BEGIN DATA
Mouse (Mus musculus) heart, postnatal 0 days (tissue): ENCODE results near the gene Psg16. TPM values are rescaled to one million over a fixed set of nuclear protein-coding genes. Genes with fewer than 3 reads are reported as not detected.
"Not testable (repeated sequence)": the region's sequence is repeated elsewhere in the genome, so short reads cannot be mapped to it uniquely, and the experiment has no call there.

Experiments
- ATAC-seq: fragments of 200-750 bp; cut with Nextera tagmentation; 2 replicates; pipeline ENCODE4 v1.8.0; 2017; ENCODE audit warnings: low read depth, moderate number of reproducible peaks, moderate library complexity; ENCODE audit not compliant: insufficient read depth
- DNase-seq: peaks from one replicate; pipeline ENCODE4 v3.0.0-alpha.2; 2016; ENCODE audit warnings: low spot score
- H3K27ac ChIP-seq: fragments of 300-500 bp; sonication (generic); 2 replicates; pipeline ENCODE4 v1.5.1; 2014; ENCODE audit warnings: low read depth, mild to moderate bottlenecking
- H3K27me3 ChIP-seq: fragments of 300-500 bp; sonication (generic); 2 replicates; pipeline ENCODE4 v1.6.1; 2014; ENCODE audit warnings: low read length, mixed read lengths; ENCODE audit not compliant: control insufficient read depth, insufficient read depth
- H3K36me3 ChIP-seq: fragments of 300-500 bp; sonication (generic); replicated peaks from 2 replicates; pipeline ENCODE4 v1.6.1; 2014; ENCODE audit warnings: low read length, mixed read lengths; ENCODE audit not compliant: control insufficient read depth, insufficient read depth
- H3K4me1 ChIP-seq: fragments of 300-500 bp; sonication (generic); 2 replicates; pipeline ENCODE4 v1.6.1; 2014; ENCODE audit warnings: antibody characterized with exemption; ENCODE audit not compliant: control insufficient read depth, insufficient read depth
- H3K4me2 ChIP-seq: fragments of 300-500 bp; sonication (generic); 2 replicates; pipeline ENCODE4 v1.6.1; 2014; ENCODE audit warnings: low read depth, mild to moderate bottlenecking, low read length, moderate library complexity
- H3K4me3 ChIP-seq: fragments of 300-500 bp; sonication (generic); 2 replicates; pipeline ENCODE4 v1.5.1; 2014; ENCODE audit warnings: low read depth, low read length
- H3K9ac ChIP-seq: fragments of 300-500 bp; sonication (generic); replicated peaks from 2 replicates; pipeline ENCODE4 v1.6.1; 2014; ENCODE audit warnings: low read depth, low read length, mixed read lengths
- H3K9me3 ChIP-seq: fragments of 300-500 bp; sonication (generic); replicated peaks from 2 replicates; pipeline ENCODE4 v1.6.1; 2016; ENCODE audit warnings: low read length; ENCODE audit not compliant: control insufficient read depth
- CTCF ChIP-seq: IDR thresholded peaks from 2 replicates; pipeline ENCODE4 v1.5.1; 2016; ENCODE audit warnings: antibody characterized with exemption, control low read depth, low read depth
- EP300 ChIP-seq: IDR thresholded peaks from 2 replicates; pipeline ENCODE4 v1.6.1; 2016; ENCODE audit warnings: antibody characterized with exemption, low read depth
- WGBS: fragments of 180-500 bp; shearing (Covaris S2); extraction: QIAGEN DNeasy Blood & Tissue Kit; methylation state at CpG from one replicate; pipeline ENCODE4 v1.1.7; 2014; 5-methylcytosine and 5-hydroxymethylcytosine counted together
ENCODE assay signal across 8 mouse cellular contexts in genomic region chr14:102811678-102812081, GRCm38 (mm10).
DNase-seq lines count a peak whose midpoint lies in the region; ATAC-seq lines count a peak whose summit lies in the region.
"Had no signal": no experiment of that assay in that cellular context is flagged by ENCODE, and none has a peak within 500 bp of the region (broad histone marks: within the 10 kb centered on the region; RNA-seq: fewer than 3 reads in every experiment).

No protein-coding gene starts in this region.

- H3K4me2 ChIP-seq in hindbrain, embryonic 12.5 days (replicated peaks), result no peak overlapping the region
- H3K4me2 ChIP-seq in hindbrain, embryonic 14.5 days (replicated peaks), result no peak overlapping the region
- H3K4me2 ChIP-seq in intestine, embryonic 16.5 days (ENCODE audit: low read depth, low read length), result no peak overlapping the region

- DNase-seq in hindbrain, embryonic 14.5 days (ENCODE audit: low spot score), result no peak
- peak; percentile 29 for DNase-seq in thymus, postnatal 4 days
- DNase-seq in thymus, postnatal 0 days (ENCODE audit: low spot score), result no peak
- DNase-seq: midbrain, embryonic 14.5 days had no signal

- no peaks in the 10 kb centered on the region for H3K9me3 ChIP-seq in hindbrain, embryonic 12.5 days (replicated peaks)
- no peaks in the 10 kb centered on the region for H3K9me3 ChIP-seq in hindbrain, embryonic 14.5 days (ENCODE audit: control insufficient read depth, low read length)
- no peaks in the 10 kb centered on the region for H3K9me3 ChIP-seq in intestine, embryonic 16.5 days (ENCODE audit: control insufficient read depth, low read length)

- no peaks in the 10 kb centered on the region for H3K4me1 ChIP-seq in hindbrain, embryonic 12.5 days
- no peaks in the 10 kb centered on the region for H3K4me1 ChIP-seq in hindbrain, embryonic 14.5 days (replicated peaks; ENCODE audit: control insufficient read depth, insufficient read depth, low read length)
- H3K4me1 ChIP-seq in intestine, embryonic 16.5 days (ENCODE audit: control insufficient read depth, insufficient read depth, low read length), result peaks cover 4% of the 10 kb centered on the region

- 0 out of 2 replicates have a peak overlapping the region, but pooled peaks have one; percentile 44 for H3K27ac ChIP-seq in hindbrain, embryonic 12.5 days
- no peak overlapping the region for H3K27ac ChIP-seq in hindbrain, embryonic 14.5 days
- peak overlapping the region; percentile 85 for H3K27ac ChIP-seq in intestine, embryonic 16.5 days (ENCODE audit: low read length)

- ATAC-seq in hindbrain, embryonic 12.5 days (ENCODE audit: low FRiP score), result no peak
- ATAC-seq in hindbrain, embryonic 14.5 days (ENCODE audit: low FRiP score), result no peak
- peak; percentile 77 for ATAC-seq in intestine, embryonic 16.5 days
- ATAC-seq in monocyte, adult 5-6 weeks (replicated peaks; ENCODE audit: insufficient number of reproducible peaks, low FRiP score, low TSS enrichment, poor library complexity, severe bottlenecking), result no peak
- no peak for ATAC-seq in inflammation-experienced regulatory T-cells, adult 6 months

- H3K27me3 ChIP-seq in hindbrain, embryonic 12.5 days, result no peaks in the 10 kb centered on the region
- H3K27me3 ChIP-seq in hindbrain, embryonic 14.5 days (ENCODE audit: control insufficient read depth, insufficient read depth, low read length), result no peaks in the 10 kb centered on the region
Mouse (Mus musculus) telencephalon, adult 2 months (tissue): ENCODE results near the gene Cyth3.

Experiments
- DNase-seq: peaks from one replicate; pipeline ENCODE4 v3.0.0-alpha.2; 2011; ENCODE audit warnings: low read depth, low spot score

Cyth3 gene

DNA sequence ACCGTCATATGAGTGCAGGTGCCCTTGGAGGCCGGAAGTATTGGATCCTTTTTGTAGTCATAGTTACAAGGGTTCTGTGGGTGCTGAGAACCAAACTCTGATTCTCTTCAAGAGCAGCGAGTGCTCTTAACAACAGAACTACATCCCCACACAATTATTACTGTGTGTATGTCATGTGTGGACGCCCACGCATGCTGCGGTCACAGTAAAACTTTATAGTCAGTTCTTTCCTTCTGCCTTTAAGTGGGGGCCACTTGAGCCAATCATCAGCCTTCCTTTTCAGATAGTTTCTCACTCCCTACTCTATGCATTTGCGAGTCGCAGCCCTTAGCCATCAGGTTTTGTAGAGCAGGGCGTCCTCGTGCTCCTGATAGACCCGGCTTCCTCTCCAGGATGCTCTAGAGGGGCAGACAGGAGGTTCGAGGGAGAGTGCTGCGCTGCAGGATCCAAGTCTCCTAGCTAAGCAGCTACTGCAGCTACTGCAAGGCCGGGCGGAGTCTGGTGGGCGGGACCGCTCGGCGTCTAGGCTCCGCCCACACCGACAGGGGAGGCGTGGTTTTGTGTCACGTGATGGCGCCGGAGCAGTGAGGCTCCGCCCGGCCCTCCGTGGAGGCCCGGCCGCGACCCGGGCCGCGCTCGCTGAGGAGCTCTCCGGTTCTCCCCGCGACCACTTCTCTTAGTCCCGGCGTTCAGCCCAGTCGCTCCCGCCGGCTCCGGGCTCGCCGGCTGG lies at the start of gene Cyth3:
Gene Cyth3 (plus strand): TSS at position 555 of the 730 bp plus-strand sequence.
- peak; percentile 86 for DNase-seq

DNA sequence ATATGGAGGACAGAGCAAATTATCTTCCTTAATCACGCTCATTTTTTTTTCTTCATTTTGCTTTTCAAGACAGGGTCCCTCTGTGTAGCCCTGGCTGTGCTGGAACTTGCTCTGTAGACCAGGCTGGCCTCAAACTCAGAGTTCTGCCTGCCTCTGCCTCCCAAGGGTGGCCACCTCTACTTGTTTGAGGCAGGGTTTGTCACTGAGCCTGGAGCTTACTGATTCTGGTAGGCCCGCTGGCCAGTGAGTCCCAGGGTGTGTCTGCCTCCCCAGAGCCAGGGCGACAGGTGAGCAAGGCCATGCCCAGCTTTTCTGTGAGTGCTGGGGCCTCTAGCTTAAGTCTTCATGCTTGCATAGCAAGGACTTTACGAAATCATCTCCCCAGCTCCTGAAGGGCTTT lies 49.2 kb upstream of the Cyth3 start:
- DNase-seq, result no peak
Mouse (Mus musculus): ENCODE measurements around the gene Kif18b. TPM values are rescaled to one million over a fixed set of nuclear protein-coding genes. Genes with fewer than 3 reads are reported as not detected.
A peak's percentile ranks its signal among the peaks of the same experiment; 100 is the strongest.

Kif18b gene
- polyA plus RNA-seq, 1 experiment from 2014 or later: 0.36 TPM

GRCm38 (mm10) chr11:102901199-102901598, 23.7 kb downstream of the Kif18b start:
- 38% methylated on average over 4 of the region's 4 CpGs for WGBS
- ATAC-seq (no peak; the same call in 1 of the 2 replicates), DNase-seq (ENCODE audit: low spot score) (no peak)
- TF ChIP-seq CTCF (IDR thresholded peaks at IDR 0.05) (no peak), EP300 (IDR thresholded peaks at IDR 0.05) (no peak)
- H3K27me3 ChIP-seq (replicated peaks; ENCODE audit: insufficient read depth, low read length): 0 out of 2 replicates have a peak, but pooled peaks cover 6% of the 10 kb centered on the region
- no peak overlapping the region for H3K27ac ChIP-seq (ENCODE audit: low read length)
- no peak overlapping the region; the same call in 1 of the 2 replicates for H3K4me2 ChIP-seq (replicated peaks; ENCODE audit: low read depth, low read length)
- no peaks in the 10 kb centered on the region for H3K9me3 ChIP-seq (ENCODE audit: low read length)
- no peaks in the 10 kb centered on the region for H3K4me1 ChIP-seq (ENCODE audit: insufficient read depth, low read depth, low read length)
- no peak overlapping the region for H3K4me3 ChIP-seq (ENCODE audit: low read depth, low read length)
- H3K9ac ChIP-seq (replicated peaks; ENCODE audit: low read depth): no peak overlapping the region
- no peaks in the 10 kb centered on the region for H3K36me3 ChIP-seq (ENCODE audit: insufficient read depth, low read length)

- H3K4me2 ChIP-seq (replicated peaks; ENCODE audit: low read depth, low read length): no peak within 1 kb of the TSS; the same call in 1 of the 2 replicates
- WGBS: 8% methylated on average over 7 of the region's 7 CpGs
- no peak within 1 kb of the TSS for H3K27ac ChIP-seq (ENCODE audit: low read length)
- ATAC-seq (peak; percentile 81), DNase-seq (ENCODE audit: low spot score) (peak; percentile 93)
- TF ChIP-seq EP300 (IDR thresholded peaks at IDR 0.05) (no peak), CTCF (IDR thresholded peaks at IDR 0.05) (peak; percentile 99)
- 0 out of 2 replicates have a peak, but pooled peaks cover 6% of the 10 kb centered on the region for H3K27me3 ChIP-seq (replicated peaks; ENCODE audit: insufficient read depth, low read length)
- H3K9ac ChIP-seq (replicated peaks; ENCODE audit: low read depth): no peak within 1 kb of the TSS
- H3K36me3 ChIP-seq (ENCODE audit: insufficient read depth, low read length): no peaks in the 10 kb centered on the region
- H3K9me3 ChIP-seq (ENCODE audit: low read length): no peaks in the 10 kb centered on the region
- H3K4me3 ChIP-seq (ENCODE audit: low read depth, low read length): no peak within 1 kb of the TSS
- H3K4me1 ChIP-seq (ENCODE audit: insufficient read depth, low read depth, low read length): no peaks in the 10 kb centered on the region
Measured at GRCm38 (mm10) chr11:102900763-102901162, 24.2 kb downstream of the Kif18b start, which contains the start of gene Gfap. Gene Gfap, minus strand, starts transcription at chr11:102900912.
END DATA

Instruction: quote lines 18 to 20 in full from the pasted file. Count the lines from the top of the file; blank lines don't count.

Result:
DNase-seq lines count a peak whose midpoint lies in the region; ATAC-seq lines count a peak whose summit lies in the region.
"Had no signal": no experiment of that assay in that cellular context is flagged by ENCODE, and none has a peak within 500 bp of the region (broad histone marks: within the 10 kb centered on the region; RNA-seq: fewer than 3 reads in every experiment).

No protein-coding gene starts in this region.